Kania   March 25th, 2010 12:51 pm ET

I'm a big Tolkien's fan love his books.


Happy Defeat of Sauron Day… « Blood and Stardust   March 25th, 2010 1:17 pm ET

[...] http://scitech.blogs.cnn.com/2010/03/25/geek-out-happy-tolkien-reading-day/?hpt=T2 #gallery-1 { margin: auto; } #gallery-1 .gallery-item { float: left; margin-top: 10px; text-align: center; width: 33%; } #gallery-1 img { border: 2px solid #cfcfcf; } #gallery-1 .gallery-caption { margin-left: 0; } [...]


SeattleSheila   March 25th, 2010 1:18 pm ET

Time to dust off my copies of LOTR and rediscover them. It doesn't matter how many time you do it, you find or see something new each time.


David Fisher   March 25th, 2010 1:30 pm ET

I loved the trilogy and the Silmarillion. Read on my fellow Tolkeinians!


Kevin Kittelson   March 25th, 2010 1:36 pm ET

How cool, I had no idea but I just picked up The Hobbit two days ago to read it again (for about the 25th time).


Mort the Sport   March 25th, 2010 1:45 pm ET

To Due Due: I have read the books eight times and I think it is the best story ever told. However, don't dismiss Harry Potter. Those novels have done more to engage youth to read more than any single event or writing. Millions of kids have picked up a book due to Harry Potter. FYI, the LOTR is indeed geared towards an older youth, whereas H.P appeals to younger children and adults as well.


Gail   March 25th, 2010 2:17 pm ET

I read the books in 1972 for the first time, and for many years, have celebrated the overthrow of Sauron by dipping into a favorite chapter or two. Gorgon, we are not freaks, but we enjoy the amazing skill and literary talent it took to create these books. I agree with David Fisher (above)- READ ON!!!!


old vaudevillian   March 25th, 2010 2:19 pm ET

I loved these books as a child, but now I cannot help but think that they are racist, masogynistic and glorify war. Sorry, I guess I grew up.


wist   March 25th, 2010 2:19 pm ET

I love Tolkien books but I just have one word

NERD!!!

Move out of your parents basements.


drow   March 25th, 2010 2:19 pm ET

anything that gets kids to read = all good

except the sparkly vampire books.


Sean   March 25th, 2010 3:09 pm ET

I am not much of a reader as I find most books can't keep my attention the whole way through. I can say that when I read The Hobbit many years back, I recall not being able to put it down and is one of the very few books that I've finished – cover to cover. Tolkien had the nack of to stir my imagination and for that he gets the 'Big Ups' from me! :)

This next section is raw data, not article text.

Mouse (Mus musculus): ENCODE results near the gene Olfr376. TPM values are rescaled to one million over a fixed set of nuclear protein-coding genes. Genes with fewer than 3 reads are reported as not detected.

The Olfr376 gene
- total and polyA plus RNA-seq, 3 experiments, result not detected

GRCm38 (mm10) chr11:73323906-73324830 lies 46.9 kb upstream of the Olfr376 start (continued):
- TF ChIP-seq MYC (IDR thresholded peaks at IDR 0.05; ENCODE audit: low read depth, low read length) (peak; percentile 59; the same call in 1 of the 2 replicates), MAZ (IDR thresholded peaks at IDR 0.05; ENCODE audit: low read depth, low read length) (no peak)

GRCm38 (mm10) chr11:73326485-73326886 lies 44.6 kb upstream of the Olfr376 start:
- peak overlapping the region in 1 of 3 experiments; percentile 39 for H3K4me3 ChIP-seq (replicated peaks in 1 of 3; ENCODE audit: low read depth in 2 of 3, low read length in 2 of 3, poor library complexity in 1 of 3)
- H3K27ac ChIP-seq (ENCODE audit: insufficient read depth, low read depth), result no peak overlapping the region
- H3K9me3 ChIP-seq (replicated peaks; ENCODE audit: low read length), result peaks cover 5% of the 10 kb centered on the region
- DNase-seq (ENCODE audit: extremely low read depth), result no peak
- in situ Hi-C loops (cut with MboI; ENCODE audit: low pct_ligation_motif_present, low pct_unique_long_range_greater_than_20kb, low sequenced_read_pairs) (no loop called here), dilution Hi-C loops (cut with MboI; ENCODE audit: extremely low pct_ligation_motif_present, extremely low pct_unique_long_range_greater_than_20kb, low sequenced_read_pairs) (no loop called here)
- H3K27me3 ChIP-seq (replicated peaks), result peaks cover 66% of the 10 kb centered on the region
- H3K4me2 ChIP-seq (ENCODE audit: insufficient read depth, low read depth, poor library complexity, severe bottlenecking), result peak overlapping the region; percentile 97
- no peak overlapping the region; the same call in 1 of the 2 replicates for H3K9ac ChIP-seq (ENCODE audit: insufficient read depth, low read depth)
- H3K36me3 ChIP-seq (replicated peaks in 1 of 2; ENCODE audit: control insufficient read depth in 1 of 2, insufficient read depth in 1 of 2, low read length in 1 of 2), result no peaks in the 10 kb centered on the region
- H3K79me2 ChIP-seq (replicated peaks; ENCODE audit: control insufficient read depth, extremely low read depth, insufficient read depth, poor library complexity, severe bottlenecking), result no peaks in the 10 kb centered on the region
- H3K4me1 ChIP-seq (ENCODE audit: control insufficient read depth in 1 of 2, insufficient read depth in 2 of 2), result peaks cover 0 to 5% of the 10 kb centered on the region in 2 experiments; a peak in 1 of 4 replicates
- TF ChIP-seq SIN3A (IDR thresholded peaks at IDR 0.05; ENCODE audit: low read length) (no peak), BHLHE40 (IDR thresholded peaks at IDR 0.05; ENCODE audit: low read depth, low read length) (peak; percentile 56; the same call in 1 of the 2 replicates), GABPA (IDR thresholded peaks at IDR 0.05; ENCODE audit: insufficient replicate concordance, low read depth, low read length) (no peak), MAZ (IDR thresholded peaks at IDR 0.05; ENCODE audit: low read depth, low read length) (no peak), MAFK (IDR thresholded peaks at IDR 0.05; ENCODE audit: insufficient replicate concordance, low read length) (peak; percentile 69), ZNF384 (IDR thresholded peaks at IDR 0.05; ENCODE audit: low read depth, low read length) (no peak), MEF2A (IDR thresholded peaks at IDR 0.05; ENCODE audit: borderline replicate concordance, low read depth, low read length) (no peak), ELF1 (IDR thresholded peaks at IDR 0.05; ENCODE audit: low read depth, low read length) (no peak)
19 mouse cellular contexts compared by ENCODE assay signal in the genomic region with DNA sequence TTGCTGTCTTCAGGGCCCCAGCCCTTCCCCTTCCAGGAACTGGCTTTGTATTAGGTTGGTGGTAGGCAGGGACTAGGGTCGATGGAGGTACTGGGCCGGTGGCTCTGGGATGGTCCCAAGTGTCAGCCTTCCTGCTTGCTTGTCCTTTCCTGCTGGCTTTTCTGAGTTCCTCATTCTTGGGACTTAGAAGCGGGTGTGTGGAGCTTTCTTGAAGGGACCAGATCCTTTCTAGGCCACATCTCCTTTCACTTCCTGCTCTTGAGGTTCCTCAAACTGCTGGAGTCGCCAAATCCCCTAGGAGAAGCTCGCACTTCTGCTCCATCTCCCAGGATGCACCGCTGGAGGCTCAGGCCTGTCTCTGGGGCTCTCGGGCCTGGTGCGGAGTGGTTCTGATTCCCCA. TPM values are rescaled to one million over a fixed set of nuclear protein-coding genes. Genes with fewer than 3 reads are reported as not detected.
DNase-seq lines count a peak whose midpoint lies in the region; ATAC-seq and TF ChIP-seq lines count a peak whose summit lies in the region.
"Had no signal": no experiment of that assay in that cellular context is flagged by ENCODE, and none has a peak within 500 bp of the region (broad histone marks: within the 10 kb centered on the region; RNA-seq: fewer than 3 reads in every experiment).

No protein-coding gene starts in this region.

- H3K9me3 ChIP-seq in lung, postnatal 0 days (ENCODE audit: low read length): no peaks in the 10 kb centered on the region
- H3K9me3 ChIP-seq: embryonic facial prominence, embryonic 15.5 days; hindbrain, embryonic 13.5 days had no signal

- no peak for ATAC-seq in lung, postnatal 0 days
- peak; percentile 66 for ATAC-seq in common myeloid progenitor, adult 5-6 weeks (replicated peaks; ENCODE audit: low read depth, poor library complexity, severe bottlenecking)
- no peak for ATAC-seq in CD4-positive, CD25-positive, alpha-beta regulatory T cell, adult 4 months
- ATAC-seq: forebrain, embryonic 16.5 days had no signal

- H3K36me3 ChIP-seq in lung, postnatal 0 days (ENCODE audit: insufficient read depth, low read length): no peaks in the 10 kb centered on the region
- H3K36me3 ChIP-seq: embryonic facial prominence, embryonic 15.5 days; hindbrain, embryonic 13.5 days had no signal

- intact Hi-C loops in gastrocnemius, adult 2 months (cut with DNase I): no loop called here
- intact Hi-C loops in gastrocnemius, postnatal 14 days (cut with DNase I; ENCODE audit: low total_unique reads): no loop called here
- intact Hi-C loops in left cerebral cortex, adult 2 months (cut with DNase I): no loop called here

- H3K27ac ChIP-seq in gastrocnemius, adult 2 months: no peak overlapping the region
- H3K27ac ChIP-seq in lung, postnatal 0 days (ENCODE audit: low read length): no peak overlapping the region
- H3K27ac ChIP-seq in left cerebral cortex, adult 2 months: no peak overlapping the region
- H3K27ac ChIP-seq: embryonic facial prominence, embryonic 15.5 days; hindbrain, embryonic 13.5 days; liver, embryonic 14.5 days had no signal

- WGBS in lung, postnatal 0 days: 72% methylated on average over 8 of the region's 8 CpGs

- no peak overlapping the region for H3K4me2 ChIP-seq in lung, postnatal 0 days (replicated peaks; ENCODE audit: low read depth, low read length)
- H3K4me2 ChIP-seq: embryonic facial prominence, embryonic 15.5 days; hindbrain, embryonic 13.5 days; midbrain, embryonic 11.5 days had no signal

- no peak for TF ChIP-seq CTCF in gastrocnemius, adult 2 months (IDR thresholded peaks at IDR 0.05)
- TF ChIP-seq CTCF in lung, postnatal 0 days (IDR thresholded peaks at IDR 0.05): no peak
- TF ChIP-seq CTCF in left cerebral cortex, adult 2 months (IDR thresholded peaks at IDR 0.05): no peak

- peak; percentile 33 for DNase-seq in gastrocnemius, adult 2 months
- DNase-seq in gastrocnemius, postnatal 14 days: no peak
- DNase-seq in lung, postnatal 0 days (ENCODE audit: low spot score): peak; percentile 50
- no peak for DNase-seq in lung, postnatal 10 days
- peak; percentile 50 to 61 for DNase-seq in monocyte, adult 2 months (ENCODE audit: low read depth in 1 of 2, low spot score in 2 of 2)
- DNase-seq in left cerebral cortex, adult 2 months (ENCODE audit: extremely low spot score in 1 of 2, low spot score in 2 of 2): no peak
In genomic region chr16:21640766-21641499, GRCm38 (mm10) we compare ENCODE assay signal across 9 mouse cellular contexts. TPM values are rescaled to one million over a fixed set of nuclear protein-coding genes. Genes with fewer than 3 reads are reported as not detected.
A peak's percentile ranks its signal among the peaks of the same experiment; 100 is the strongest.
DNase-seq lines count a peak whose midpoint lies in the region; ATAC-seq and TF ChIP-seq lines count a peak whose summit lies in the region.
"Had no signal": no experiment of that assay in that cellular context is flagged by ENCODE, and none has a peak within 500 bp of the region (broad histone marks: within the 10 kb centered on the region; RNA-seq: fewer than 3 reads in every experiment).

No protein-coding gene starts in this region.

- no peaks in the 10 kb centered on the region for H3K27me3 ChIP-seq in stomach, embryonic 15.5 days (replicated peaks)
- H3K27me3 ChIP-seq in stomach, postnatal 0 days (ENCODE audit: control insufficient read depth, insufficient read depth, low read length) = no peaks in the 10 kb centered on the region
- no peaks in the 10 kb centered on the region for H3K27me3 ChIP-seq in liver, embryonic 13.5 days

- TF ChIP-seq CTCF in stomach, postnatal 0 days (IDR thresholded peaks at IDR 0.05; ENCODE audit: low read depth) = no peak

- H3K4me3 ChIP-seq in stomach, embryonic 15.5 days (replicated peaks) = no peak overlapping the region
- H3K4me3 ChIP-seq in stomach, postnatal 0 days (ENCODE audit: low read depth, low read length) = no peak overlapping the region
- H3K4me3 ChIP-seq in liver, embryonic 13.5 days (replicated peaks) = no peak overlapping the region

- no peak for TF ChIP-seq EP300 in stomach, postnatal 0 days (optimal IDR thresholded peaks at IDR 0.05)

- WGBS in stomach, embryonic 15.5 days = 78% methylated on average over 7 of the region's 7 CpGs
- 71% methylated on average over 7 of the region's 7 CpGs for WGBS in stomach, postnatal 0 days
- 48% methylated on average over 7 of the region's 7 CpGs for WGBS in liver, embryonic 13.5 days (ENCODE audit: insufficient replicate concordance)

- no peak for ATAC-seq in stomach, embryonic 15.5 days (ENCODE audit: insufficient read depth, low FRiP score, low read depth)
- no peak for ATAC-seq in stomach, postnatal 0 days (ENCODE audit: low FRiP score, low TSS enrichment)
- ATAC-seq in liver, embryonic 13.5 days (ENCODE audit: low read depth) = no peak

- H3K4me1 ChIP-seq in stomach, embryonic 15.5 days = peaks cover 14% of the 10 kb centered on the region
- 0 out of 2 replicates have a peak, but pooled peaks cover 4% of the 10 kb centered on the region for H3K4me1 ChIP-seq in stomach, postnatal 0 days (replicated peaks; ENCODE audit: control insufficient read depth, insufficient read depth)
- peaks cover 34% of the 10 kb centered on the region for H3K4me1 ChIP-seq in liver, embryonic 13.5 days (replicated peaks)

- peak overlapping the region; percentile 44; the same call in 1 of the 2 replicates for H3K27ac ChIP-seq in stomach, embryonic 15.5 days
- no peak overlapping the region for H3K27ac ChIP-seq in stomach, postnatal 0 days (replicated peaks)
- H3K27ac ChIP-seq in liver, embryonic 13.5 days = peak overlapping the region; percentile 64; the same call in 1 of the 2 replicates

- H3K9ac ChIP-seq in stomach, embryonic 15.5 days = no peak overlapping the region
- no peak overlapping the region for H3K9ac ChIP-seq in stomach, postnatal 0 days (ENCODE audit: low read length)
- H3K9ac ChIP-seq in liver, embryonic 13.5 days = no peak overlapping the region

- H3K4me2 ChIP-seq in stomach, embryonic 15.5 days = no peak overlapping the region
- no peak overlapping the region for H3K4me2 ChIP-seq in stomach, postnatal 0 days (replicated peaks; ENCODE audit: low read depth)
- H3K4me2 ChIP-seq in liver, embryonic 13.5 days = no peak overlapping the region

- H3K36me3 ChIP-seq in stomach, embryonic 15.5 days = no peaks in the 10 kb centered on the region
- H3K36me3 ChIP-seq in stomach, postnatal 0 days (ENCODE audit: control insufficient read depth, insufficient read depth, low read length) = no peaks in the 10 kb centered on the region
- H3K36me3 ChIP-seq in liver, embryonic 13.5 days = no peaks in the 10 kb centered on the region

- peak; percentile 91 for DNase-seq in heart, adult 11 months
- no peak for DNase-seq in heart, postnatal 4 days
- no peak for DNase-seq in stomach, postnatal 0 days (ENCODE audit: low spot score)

Gail   March 25th, 2010 3:32 pm ET

Hey wist...I not only don't live in my parent's basement, my children don't live in mine!!!

Old Vaudvillian....how can a story which glorifies a variety of races/peoples gathering together to defeat a single evil be racist? A story in which women get to do things that no man can achieve- how can that be MISogynist? And a story where young men return from war changed not for the better, and where good men die needlessly be said to glorify war? Hemmingway glorified war. Tolkien learned first hand the horrible cruelty and waste of war. I grew up too, and as I have, I've learned that the story gives me new things to think about each time I've read it.


Gimli Richardson   March 25th, 2010 3:34 pm ET

If anyone thinks these stories are racist, misogynistic, and glorify war, then they really don't understand the author and his intentions. He fought in the Great War (WW I) and had no love of it; and was a lover of things natural. He had more in common with his Hobbits than he did his other heroes and peoples. He held no hatred or distrust of women, but rather held them up as examples of righteouness and purity. If you've out-grown the stories that is fine; to each his own. But don't hear what is not being said.


Roon   March 25th, 2010 3:48 pm ET

Old vaudevillian, you miss the point of the books entirely. Racist? The nine-member Fellowship had no less that four different races as members, plus Gandalf. Glorify war? The purpose of the Fellowship was the destruction of the most powerful weapon in the world.

So you grew up, huh? Sounds like it would have been better for you to have remained a child, or childlike. Maybe you should re-read Tolkien's works, and get back in touch with who you were back then... we would all do well to maintain a childlike sense of wonder at the world, I think, and the world would be better for it.


new vaudvillian   March 25th, 2010 3:52 pm ET